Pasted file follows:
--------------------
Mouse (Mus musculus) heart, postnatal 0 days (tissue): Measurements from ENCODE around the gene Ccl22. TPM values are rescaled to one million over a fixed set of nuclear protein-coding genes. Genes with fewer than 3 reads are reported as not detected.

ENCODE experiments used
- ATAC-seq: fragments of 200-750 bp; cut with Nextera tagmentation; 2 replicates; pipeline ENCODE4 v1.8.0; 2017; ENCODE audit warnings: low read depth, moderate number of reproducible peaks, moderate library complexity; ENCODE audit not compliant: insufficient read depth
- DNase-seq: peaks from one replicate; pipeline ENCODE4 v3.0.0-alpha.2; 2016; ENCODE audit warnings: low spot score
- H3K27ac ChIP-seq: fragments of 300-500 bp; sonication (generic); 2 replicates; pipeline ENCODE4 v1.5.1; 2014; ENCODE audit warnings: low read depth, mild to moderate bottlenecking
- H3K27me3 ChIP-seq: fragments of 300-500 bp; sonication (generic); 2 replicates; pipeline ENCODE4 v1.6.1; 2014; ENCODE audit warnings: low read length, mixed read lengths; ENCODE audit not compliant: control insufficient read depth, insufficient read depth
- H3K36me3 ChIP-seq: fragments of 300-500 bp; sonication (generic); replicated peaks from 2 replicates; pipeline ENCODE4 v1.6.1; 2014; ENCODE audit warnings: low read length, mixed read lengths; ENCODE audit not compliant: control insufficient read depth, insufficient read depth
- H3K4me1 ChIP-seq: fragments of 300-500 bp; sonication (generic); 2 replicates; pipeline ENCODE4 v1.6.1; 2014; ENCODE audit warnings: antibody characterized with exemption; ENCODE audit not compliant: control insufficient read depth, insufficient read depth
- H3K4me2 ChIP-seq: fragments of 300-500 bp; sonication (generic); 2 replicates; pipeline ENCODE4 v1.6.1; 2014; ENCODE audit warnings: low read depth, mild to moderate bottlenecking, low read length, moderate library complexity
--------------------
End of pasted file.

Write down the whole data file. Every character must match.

Mouse (Mus musculus) heart, postnatal 0 days (tissue): Measurements from ENCODE around the gene Ccl22. TPM values are rescaled to one million over a fixed set of nuclear protein-coding genes. Genes with fewer than 3 reads are reported as not detected.

ENCODE experiments used
- ATAC-seq: fragments of 200-750 bp; cut with Nextera tagmentation; 2 replicates; pipeline ENCODE4 v1.8.0; 2017; ENCODE audit warnings: low read depth, moderate number of reproducible peaks, moderate library complexity; ENCODE audit not compliant: insufficient read depth
- DNase-seq: peaks from one replicate; pipeline ENCODE4 v3.0.0-alpha.2; 2016; ENCODE audit warnings: low spot score
- H3K27ac ChIP-seq: fragments of 300-500 bp; sonication (generic); 2 replicates; pipeline ENCODE4 v1.5.1; 2014; ENCODE audit warnings: low read depth, mild to moderate bottlenecking
- H3K27me3 ChIP-seq: fragments of 300-500 bp; sonication (generic); 2 replicates; pipeline ENCODE4 v1.6.1; 2014; ENCODE audit warnings: low read length, mixed read lengths; ENCODE audit not compliant: control insufficient read depth, insufficient read depth
- H3K36me3 ChIP-seq: fragments of 300-500 bp; sonication (generic); replicated peaks from 2 replicates; pipeline ENCODE4 v1.6.1; 2014; ENCODE audit warnings: low read length, mixed read lengths; ENCODE audit not compliant: control insufficient read depth, insufficient read depth
- H3K4me1 ChIP-seq: fragments of 300-500 bp; sonication (generic); 2 replicates; pipeline ENCODE4 v1.6.1; 2014; ENCODE audit warnings: antibody characterized with exemption; ENCODE audit not compliant: control insufficient read depth, insufficient read depth
- H3K4me2 ChIP-seq: fragments of 300-500 bp; sonication (generic); 2 replicates; pipeline ENCODE4 v1.6.1; 2014; ENCODE audit warnings: low read depth, mild to moderate bottlenecking, low read length, moderate library complexity